Living in the world of fast-moving fashion, where designer Ruffle Sarees takes a runway show stopper pace, I see the 'contrast' the traditional and the modern world. In India, especially when you focus on South India, Karnataka when we take a slice of the pie, the elder generation(mothers or grandmothers) still wear evergreen beauties like Ilkal, Udupi, Banhatti cotton sarees on a day to day bases, depending on the cultural belief system and comfort zone.
I am huge fan of Banjara jewelry which are antique yet collectables, their most flamboyant and mind-blowing costumes one goes crazy and highly appreciated, they still follow the rich and age old traditional art forms, which are been reflected in their art work, especially hand embroidery requires lot of time and patience and its laborious. These tribes speak Lamani language/Goar-boali it is also called as Banjari language. One can see Banjara tribes in Telangana, Andhra Pradesh, West Bengal, Bihar, Tamil Nadu, Odisha, Maharashtra, Karnataka, Madhya Pradesh, Himachal Pradesh, Gujarat in these places they are widely spread across.
On the banks of holy river Ganga in Varanasi District, Uttar Pradesh state of North India, a spiritual city called Varanasi, this city is also called by the name Kashi, Benares and Banaras. Its a major religious hub, Hindus believe that death in the city will bring salvation, making it a major centre for pilgrimage. Kashi Vishwanath Temple which is dedicated to Lord Shiva is Among the twelve Jyotirlingas. A Banarasi saree is a saree made in Varanasi, these Banarasi sarees became more popular during the Mughal era. Its not a simple and easy tasks to weave these sarees, much of unity, team work is involved, atleast three craftsmen work together to make up one saree, ha that's passion.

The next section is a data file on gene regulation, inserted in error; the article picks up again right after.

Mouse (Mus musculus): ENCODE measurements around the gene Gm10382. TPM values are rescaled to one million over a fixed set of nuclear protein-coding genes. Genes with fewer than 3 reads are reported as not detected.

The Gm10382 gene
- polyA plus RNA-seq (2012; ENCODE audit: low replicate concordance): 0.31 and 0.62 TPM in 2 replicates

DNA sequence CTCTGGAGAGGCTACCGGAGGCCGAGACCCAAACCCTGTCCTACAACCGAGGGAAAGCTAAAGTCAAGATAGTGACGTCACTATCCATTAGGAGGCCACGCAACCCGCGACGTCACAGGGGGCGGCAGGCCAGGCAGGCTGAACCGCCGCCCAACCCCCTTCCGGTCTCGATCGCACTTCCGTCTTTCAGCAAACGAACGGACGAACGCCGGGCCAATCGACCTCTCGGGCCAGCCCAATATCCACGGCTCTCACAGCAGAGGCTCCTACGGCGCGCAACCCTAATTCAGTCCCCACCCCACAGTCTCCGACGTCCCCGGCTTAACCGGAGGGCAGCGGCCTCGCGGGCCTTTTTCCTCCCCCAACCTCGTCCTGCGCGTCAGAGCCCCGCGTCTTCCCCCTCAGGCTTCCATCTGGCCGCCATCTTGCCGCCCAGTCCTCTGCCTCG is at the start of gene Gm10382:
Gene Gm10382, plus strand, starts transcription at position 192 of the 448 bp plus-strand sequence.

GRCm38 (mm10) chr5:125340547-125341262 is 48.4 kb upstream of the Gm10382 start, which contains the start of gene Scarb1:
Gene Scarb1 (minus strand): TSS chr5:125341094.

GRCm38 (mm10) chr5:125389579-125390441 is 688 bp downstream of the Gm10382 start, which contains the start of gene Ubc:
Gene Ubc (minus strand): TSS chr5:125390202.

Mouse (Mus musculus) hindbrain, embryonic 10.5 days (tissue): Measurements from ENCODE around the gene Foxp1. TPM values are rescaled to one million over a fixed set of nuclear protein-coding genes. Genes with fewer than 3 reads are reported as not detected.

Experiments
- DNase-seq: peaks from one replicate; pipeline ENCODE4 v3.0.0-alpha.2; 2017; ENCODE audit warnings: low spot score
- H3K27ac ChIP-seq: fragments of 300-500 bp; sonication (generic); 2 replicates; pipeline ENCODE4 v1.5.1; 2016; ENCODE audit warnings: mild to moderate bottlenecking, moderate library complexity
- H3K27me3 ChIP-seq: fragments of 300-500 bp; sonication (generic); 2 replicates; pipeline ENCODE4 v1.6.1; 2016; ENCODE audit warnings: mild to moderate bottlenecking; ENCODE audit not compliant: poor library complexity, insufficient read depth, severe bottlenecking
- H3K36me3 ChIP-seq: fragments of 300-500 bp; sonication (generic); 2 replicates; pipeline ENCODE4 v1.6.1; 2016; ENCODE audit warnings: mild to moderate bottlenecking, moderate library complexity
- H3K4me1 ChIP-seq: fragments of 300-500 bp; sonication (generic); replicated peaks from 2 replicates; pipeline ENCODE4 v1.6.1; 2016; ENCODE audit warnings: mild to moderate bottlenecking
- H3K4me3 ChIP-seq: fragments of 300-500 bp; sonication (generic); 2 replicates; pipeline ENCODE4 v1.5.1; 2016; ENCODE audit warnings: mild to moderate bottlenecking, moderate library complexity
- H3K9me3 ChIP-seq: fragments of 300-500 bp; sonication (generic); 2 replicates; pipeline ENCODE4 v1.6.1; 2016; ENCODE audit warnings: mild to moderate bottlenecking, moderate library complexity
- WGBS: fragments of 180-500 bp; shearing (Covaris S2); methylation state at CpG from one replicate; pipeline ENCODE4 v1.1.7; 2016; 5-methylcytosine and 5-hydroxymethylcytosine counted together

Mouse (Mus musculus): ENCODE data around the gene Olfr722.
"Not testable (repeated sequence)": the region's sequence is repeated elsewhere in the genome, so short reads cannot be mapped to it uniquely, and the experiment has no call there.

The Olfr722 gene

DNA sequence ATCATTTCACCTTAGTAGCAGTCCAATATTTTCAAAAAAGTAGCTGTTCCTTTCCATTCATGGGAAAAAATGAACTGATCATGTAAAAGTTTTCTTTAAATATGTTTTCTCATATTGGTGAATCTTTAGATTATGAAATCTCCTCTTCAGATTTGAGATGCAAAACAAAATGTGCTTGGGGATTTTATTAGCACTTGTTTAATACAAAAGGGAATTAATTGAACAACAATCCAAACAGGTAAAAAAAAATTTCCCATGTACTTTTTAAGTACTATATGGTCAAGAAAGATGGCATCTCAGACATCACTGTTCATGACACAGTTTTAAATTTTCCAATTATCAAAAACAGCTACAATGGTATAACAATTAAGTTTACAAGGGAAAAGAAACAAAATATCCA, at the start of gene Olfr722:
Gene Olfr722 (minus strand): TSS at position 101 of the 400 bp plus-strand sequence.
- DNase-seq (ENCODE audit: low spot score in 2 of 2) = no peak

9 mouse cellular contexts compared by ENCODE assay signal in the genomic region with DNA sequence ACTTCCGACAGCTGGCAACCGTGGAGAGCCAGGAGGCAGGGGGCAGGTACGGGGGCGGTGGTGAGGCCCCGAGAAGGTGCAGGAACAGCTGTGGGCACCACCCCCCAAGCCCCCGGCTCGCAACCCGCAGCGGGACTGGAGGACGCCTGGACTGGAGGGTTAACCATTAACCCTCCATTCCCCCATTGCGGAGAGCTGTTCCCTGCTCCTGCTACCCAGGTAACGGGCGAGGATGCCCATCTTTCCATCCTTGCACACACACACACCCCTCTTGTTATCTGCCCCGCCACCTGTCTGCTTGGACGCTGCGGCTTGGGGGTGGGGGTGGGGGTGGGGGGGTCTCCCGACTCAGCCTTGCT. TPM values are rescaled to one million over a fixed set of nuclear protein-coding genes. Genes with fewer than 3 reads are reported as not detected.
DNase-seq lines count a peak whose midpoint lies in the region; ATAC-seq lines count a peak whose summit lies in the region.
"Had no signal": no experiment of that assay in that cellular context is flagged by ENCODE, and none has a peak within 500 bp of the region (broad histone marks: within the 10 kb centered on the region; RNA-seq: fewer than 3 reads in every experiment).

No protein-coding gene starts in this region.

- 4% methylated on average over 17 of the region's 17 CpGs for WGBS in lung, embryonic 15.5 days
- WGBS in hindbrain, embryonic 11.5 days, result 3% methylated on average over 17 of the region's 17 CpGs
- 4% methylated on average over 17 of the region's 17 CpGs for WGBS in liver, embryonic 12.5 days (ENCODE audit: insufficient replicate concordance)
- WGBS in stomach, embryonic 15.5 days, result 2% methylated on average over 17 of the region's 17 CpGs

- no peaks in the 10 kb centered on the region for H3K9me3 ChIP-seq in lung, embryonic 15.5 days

Located on the banks of mighty river Brahmaputra, from few years back Sualkuchi Handloom industry is center for weaving and labor intensive industry for weaving and encompasses cotton textile, silk textile and Khadi fabrics as well and known as the Manchester of the East, Kamrup district of Assam. Sualkuchi is heavenly kingdom for weaving and the looms are found in almost very home in the villages of Assam and depending on the design, patterns and complexity it would take around six or more days to weave one beautiful masterpiece saree. The economy of this place is mainly dependent of handlooms, not only Tanti community of Tantipara are weaving this craft but also other communities like Garo community of Assam, fishermen and Brahmin communities also are engaged in weaving, the official languages are Assamese, Bodo and Bengali and renowned for Assam tea and Assam silk.
What reminds everyone when I says Bengali is mouth watering and luscious dessert 'Rasgulla' and 'Mishti doi' to name the most popular ones in the list and of course Bengali cotton sarees. The medium of communication here is Bengali. The traditional attire of Bengali women is simple forms of these Tant sarees takes around two days to weave and more intricate designs could even take five to six days to complete a saree. Generally Tant saree comes in pastel shades with beautiful thick borders.